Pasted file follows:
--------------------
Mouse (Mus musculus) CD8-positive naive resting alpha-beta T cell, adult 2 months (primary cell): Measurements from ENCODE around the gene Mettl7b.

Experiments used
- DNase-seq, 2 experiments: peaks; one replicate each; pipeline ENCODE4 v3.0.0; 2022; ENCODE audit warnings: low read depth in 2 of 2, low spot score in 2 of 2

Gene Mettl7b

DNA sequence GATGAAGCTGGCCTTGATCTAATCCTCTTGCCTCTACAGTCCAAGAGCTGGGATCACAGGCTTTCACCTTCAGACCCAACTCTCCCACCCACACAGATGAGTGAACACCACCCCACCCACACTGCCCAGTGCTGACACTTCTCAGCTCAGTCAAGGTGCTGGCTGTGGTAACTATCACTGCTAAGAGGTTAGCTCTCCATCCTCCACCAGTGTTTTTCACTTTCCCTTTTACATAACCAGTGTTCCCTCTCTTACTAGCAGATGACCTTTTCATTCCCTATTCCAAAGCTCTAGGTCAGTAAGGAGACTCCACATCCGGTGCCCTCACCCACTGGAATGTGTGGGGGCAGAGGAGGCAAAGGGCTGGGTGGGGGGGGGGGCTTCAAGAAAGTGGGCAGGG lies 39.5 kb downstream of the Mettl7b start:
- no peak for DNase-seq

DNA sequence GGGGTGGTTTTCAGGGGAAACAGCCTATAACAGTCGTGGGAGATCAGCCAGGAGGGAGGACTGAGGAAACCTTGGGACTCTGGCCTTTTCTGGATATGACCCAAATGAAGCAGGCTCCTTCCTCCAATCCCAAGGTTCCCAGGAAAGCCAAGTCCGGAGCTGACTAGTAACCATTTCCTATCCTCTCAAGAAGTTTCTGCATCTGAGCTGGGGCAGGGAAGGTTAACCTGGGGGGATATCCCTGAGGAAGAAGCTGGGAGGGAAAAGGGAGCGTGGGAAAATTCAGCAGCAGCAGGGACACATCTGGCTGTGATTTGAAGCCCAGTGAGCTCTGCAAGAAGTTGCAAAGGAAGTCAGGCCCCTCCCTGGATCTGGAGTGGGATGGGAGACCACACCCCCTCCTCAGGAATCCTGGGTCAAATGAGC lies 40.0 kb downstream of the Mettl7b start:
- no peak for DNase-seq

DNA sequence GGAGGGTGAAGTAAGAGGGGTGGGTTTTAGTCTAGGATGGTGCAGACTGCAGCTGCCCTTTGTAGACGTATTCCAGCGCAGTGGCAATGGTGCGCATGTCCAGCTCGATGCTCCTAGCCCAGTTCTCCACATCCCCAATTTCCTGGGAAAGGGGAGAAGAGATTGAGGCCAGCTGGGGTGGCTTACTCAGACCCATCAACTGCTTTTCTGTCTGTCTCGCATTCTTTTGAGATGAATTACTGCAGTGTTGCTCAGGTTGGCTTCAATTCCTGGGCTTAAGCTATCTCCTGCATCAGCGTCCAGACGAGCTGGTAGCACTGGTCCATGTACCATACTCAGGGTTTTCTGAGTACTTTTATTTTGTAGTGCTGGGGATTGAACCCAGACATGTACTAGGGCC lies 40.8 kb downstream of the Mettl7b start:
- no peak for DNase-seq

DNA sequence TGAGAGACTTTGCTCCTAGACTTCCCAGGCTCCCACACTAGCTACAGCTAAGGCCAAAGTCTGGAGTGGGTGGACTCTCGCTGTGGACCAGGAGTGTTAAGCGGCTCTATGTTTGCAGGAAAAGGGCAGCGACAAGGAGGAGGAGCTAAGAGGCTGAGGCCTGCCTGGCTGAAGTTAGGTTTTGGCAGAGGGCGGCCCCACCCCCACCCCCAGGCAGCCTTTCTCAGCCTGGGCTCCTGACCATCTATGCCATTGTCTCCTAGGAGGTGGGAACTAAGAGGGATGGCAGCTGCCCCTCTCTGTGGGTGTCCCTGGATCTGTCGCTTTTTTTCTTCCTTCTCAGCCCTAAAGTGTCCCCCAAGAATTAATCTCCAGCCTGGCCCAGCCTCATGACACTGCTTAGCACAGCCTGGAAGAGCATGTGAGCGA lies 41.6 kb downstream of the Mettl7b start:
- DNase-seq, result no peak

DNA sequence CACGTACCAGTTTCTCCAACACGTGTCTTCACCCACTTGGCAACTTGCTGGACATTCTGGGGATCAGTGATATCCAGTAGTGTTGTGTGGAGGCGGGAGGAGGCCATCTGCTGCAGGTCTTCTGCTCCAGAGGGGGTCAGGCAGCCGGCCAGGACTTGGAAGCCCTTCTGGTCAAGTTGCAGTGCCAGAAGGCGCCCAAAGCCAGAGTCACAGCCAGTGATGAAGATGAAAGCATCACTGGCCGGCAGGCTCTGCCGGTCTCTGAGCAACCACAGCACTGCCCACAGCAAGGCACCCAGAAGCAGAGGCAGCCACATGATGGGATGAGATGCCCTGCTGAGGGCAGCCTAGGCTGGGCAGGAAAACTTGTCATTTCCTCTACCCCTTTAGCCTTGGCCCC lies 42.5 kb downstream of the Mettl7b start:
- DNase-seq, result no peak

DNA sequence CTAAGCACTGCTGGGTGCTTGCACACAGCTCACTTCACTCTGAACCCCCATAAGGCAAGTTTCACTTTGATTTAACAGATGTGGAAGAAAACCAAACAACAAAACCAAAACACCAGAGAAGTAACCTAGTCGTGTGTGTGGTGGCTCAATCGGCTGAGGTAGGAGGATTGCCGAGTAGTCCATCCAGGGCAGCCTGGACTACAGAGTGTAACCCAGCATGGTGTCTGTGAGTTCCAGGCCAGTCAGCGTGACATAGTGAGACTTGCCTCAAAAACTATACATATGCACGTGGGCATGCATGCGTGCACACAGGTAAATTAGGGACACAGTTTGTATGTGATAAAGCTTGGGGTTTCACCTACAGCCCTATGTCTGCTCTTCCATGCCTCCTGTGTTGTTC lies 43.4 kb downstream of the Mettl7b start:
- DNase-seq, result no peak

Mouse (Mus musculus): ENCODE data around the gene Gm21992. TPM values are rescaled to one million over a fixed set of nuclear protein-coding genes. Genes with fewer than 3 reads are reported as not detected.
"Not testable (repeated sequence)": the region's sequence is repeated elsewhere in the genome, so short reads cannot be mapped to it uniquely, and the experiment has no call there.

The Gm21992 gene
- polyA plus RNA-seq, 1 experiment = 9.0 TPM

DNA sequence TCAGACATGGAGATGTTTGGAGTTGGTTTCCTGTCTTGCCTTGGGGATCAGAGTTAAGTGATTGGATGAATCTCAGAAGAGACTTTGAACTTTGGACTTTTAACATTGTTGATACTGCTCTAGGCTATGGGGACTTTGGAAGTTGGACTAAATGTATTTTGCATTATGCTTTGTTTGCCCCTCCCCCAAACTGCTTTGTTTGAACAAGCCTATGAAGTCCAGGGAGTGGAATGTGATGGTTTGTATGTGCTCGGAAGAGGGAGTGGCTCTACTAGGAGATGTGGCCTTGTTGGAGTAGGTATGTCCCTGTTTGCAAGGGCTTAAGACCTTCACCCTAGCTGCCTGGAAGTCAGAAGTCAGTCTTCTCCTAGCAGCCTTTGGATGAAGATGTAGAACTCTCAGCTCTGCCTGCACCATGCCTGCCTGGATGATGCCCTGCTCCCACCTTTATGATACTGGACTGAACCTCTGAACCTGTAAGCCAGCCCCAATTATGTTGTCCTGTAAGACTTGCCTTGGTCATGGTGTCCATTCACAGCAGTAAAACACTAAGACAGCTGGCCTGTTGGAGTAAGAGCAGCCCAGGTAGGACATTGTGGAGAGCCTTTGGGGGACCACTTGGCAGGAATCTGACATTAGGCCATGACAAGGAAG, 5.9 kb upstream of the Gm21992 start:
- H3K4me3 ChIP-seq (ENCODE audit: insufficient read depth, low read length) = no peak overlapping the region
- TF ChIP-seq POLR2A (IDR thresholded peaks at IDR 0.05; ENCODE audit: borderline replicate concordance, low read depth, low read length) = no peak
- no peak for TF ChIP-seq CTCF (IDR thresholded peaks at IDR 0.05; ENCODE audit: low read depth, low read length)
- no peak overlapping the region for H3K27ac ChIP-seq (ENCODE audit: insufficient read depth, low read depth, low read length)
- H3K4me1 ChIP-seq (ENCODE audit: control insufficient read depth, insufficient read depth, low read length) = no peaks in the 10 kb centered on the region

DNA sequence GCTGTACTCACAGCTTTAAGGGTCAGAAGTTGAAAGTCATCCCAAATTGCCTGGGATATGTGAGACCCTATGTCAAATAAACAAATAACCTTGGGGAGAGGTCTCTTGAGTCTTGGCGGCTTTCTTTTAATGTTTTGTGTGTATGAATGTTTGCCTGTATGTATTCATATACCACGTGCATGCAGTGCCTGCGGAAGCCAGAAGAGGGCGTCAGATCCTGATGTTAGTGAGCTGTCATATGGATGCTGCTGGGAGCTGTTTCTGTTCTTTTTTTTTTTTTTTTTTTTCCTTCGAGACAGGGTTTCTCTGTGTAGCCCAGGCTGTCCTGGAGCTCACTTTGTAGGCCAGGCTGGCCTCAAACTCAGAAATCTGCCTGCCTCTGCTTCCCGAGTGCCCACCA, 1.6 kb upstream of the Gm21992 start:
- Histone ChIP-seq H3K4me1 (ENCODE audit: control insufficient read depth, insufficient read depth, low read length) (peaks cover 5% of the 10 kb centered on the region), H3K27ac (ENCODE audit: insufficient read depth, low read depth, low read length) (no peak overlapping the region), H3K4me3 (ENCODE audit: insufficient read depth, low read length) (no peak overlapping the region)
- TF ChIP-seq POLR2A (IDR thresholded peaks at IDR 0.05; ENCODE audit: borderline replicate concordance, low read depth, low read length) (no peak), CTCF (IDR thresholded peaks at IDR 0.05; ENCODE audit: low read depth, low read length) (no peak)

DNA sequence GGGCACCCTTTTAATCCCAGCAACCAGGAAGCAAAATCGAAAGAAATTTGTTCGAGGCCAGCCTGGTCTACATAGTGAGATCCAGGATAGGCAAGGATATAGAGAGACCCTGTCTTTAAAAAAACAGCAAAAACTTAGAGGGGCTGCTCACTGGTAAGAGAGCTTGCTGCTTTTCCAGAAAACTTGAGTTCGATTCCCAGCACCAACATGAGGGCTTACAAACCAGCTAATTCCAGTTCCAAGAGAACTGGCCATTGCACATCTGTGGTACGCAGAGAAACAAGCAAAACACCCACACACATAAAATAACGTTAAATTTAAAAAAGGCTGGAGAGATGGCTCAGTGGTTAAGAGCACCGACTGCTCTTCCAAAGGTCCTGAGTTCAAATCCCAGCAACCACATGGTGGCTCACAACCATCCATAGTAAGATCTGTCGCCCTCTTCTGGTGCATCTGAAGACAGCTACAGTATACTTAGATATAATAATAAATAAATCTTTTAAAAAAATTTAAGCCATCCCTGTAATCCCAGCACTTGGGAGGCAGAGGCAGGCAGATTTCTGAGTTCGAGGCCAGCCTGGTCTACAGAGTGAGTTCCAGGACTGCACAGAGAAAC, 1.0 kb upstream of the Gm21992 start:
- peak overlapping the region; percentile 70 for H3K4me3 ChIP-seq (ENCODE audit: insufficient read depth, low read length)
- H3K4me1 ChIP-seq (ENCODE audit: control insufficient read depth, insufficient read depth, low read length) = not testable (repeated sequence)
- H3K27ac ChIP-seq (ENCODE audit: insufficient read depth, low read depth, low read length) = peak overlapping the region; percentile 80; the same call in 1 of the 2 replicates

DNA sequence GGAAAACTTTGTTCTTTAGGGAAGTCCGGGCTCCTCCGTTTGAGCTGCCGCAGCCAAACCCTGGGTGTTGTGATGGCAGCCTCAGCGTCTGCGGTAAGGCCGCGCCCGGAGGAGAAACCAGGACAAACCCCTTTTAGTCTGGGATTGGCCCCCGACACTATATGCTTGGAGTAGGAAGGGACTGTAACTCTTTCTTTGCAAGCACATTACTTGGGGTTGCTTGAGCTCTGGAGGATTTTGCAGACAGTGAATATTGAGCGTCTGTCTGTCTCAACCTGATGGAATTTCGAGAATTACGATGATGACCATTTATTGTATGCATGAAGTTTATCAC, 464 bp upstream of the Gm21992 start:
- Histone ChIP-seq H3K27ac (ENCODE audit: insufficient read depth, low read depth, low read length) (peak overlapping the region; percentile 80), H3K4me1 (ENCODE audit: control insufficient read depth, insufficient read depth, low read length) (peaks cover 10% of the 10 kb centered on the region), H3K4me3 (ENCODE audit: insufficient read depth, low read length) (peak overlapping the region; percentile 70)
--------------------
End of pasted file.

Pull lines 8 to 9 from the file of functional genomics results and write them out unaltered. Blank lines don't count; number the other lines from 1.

- no peak for DNase-seq

DNA sequence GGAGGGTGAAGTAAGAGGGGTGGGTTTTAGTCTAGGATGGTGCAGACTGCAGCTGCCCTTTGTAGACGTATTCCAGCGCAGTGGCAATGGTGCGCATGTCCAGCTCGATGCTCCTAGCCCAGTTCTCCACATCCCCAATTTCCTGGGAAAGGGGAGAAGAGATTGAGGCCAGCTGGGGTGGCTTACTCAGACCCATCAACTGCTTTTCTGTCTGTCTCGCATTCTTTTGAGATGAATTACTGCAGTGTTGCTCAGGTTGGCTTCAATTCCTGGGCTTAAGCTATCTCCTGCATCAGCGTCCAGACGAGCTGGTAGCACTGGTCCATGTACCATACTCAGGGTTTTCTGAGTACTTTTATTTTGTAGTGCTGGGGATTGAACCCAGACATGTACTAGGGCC lies 40.8 kb downstream of the Mettl7b start: